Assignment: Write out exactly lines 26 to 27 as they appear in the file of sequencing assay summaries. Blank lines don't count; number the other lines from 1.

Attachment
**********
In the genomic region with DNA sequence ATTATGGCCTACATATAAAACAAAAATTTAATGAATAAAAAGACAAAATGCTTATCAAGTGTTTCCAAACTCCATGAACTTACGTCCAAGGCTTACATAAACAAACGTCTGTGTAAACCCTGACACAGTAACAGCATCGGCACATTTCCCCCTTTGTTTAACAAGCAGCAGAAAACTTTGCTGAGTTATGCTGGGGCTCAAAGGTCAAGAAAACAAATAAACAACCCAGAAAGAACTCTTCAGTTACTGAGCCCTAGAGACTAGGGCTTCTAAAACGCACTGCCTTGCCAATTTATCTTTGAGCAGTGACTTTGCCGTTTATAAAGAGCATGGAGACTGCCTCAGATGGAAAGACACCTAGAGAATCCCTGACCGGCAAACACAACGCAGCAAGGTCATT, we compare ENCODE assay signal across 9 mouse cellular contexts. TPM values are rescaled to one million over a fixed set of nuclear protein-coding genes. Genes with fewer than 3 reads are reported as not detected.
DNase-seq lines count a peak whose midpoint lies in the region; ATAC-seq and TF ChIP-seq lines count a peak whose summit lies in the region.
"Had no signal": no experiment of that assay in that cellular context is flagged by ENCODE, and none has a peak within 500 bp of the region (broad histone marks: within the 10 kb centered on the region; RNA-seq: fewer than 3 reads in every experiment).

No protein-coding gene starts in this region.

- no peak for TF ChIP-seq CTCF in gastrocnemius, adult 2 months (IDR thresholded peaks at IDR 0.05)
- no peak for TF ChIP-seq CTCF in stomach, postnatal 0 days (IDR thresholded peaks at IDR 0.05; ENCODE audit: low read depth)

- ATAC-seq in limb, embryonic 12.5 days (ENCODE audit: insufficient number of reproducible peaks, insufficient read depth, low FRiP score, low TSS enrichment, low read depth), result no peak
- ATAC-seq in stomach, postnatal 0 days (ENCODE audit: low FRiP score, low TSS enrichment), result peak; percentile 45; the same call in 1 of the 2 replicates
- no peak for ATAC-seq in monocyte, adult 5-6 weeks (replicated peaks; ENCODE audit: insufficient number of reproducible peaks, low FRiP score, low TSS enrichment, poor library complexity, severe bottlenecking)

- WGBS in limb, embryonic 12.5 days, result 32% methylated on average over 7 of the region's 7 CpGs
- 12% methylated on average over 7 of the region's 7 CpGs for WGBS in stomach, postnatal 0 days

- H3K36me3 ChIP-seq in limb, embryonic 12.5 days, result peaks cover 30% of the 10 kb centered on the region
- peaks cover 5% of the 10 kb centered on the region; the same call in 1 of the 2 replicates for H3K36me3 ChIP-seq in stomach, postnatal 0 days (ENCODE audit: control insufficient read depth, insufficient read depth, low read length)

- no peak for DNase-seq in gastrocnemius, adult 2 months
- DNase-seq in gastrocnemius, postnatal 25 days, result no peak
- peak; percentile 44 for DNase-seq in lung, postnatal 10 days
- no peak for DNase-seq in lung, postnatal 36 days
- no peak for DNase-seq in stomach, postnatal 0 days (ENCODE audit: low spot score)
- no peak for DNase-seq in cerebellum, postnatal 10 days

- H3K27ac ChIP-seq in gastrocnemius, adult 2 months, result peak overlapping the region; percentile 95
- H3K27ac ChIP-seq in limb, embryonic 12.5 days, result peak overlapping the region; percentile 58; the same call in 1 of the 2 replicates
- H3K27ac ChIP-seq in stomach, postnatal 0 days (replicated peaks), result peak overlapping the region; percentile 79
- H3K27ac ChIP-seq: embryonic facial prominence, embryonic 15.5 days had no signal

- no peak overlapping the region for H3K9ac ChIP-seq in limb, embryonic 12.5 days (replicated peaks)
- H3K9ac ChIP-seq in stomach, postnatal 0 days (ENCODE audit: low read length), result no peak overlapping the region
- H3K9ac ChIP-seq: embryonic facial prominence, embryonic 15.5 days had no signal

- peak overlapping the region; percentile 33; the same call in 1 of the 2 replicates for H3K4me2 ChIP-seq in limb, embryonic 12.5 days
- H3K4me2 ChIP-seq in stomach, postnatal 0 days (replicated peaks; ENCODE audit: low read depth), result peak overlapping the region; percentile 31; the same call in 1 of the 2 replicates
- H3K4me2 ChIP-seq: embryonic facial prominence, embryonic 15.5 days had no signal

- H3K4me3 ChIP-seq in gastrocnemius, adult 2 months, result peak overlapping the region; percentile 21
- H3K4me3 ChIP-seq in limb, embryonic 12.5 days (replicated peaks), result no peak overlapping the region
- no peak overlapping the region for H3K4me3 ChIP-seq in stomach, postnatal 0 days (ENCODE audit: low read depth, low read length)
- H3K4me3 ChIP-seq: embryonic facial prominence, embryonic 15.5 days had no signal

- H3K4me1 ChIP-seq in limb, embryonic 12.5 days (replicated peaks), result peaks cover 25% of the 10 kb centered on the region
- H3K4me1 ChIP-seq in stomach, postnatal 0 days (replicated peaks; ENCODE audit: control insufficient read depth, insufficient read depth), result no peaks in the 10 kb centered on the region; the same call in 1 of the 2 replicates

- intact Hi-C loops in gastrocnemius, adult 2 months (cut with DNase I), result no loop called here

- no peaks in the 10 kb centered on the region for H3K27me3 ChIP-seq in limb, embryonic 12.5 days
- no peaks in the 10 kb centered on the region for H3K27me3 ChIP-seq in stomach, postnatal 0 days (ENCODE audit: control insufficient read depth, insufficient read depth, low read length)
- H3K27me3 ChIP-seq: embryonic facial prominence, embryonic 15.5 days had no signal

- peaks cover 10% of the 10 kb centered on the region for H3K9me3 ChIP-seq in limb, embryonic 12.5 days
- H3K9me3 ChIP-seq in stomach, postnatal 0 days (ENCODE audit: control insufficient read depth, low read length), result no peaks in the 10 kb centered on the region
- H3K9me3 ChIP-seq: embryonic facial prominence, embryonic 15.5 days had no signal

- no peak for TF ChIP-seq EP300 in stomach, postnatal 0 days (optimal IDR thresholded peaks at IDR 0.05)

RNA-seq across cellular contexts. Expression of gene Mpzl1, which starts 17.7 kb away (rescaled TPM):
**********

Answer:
- H3K9ac ChIP-seq: embryonic facial prominence, embryonic 15.5 days had no signal

- peak overlapping the region; percentile 33; the same call in 1 of the 2 replicates for H3K4me2 ChIP-seq in limb, embryonic 12.5 days